“Anyone who has never made a mistake has never tried anything new.” Albert Einstein
No one ever does something perfectly the first time they try something new. But when we talk about behavioral change, we don’t mention that trial and error are a natural part of the process and that repetition until they get it right is important and necessary to build a new skill.
We say that “practice makes perfect” or perfect practice makes perfect, but we don’t acknowledge that practice means repetitive attempts that will frequently involve missteps on the path to success.
It may seem obvious, but caught in the stress of change it is unlikely that employees recognize and calmly accept that repeated failure and mistakes are part of the change process. We need to openly acknowledge that behavior change is not automatic or easy- and do our best to make the case that the change is worth the effort. We need to be cheerleaders so that employees don’t lose heart the first time or the tenth time they fail.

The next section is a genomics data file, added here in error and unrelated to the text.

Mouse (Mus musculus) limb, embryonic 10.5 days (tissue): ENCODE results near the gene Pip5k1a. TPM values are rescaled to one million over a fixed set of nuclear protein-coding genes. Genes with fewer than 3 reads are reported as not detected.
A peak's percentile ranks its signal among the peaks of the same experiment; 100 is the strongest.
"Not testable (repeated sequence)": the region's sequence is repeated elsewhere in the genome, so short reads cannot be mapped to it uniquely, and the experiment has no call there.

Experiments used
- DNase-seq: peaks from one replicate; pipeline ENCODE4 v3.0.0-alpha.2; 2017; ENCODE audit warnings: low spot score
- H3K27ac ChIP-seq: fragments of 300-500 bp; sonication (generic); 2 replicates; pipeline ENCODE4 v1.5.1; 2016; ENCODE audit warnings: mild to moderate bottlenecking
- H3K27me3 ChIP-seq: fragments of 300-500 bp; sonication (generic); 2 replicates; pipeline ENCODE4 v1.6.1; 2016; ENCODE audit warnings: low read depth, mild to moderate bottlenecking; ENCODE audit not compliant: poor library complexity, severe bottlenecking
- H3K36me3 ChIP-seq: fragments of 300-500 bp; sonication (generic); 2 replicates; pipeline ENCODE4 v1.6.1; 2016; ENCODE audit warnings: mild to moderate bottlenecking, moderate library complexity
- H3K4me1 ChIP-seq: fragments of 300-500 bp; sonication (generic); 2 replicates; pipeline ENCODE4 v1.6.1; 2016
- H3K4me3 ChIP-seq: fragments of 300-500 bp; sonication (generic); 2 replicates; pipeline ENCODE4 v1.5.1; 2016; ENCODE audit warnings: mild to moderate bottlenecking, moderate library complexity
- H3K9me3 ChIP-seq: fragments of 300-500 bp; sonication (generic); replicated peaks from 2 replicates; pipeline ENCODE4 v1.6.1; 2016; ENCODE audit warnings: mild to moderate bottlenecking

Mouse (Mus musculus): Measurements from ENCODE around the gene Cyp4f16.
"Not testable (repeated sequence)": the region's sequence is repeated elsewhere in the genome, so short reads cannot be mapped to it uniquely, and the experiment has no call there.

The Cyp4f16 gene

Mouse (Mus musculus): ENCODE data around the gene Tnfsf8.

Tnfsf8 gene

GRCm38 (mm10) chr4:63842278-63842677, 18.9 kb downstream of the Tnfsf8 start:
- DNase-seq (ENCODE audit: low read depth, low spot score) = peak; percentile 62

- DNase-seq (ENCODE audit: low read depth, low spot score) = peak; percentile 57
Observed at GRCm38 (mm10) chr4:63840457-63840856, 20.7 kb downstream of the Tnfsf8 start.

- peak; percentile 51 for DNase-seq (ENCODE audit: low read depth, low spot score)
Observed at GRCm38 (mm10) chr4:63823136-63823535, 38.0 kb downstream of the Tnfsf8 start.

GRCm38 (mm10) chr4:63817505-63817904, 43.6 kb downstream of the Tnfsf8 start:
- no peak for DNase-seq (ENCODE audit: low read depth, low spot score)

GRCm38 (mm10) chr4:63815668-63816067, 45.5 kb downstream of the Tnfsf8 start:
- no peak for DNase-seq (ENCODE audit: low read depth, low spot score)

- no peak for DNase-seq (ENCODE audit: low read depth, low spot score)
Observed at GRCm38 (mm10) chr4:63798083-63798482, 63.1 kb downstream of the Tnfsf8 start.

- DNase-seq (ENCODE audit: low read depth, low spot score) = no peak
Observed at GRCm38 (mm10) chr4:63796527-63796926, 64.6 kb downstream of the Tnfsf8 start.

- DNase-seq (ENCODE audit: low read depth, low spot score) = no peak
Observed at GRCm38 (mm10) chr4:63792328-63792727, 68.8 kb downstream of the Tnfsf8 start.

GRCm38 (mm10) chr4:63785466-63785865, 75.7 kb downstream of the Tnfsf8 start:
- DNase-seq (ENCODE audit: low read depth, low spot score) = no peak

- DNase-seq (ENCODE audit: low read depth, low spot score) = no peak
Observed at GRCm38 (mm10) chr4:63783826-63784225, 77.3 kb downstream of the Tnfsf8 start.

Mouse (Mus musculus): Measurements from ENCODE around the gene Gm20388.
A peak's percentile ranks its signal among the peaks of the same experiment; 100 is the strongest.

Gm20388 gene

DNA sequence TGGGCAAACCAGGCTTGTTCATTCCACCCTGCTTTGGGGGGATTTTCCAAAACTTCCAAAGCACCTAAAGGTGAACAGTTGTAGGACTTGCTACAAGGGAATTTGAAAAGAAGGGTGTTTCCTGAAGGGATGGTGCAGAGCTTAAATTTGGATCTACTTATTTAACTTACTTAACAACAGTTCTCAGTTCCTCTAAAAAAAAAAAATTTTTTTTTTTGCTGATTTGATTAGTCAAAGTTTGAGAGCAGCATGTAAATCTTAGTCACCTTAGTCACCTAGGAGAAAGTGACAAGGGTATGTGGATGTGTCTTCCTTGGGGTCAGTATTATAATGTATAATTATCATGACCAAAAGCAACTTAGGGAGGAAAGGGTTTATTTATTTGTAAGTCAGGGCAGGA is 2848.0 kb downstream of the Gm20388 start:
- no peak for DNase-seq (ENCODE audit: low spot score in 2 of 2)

This means that we are present and accessible throughout the labor pains of change. We cannot dump a change on employees, give them some information and training, and then walk away thinking that our job is done. Birthing that change requires our active participation and support. We need to accept and expect that our employees will make mistakes- and be there to encourage them to keep trying. Eventually, they will learn from those mistakes until they achieve mastery of the new skill.
May your learning be sweet.